How Playing Dungeons & Dragons Helped My Career

This blog was written by DU student Hannah Renea Bumgarner and originally appeared on on January 31, 2018.
The return of the liberal arts. The lack of soft skills. Employees who are content experts, but unable to work in groups and think dynamically or creatively.  The T-Shaped learner.
These conversations are happening at career and professional development and HR offices all across the country. Hannah Bumgarner, expertly makes the connection between personal hobbies and career development, underscoring the fact that not all learning can happen in a classroom.
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By: Hannah Bumgarner
You have to face the Boss. You’ve trained for this your whole life, and it’s finally time to ask for a raise. You walk into her office, her lips pull back into a chilling million-dollar grin. She’s been expecting you.
Roll for charisma.
The 20-sided die wobbles, bounces, and flips on the table. Your stomach turns in knots. Everything hangs in the balance of this roll.
The die rocks to a stop and you scream. It’s a nat-20! One of the rarest and most successful rolls in the game. You’re given a raise, a promotion, extra vacation days. She names you the employee of the year. Your coworkers adore you, the papers and blogs write articles on your incredible work ethic and drive.
Okay, maybe Dungeons & Dragons (D&D) won’t help you in that way in your career. The wildly popular tabletop roleplaying game from the 1970s has come a long way, but thankfully life doesn’t hang in the balance of rolls of dice.
I joined DU’s D&D club (affectionately referred to as “DUDAD” by our members) last spring as a fun way to chill on a Friday afternoon and make friends. I had no idea how many soft skills I would gain from simply showing up and having a good time once a week.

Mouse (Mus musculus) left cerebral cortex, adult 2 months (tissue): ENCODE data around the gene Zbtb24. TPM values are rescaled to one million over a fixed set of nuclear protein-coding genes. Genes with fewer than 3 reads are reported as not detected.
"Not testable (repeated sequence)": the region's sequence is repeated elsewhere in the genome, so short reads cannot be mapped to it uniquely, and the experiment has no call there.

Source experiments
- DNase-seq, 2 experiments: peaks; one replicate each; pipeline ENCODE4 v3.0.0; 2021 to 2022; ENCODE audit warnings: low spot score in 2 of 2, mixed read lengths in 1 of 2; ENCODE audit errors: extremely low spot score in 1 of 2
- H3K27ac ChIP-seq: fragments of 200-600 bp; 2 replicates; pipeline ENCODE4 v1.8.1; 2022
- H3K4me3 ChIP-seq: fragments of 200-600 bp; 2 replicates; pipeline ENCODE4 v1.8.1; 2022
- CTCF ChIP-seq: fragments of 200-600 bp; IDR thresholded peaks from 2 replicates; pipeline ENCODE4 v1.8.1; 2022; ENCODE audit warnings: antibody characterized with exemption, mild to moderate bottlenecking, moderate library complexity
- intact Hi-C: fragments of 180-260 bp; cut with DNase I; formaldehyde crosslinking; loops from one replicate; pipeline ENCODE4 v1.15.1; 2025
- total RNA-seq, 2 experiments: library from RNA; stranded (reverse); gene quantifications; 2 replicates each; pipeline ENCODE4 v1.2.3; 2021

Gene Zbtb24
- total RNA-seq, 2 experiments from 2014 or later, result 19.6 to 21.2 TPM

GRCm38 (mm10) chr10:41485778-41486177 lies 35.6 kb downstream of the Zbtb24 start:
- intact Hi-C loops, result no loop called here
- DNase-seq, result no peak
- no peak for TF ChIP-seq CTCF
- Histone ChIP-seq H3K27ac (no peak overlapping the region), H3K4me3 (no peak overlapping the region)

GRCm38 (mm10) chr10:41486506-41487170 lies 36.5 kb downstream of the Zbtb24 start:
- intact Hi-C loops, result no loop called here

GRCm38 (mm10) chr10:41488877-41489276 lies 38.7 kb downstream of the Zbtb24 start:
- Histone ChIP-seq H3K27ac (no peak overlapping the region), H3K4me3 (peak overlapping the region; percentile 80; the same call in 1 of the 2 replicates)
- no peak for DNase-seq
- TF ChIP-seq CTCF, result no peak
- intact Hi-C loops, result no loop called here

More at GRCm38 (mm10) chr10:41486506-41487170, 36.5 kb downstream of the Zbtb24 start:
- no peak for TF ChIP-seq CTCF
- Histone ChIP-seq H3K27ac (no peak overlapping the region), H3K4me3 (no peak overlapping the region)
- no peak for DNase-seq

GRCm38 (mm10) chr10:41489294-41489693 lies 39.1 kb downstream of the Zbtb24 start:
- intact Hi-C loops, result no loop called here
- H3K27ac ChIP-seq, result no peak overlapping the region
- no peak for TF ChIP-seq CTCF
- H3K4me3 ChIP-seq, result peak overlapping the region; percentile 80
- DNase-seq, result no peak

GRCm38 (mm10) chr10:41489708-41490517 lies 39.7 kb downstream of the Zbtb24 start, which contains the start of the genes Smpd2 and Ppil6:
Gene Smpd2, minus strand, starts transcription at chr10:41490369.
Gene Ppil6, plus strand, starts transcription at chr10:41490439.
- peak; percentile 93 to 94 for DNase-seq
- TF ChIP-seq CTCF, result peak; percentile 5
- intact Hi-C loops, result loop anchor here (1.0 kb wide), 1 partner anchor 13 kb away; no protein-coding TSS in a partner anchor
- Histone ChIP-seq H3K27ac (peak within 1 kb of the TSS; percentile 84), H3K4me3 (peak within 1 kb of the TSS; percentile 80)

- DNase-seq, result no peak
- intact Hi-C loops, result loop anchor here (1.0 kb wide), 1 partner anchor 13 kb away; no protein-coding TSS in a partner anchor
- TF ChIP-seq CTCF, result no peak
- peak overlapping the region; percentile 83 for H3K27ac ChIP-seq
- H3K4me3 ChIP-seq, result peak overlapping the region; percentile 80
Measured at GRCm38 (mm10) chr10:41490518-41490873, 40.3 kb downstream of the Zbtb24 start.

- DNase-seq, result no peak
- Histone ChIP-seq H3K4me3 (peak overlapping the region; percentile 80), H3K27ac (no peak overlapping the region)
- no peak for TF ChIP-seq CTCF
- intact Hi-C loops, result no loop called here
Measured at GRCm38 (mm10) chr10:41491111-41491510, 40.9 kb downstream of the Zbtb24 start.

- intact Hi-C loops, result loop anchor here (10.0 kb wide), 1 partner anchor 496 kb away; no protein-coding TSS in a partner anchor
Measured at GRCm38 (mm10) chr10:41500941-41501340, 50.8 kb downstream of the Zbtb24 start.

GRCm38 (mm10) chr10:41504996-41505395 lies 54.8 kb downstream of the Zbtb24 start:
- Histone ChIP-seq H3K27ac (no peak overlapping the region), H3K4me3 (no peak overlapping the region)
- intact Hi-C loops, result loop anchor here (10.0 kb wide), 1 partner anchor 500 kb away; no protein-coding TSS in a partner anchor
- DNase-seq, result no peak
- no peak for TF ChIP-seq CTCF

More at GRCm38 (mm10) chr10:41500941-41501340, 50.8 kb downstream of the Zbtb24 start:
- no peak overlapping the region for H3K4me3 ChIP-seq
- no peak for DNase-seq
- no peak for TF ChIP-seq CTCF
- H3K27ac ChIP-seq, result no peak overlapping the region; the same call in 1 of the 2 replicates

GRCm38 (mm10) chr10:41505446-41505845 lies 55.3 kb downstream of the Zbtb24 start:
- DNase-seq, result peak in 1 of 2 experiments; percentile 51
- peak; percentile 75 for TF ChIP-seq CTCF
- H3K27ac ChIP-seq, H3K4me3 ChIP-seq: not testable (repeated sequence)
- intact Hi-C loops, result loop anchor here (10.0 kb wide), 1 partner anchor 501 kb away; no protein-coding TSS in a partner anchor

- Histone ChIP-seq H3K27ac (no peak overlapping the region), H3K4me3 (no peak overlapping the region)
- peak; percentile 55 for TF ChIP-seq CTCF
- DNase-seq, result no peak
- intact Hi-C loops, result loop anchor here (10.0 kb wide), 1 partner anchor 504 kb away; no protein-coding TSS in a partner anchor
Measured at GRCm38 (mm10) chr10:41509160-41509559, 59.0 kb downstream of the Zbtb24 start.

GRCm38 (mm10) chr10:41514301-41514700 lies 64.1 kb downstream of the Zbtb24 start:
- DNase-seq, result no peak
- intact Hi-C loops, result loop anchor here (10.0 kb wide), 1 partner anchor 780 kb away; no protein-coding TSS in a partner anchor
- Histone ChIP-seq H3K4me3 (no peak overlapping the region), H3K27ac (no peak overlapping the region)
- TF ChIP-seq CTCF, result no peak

They say those soft skills are what gets you in the door and started in your career. Things like interpersonal relations, communication, creativity, and problem-solving. Hard skills, like being proficient in Excel or speaking a second language, are things a company can easily train you for, but those soft skills are how you’re even considered.
Every week, I sit down with a team of “adventurers,” and for a couple hours, we work through problems. Sure, the problems we have to solve aren’t your typical workplace ones. At least, I hope not, we had to battle giant lizards and negotiate with high elven guards last Friday. Still, it’s an excellent way to think outside of the box and come up with clever solutions to get through something.
Not only that, you have to work as a team. Most D&D groups are roughly four people with a Dungeon Master (DM, basically the world builder and leader). Our group is almost ten people, and with that many moving parts, with that many unique personalities and characters, we’ve learned how to use each other’s strengths and weaknesses to better the team.
Communication and patience are key, too. While waiting for your turn, you’re able to assess the situation and negotiate strategies with your teammates. I’d say we do a pretty good job; we managed to save our party from a group of like, twelve ogres one time, and nobody died. Always a plus!
So, if you want to develop your soft skills in a fun way that doesn’t even feel like work, get a group of friends together and have an adventure. If you’re on campus, stop by Driscoll at 7 pm on Fridays and join a group. I made most of my closest friends through DUDAD, and those friends are going to become business colleagues in the future.

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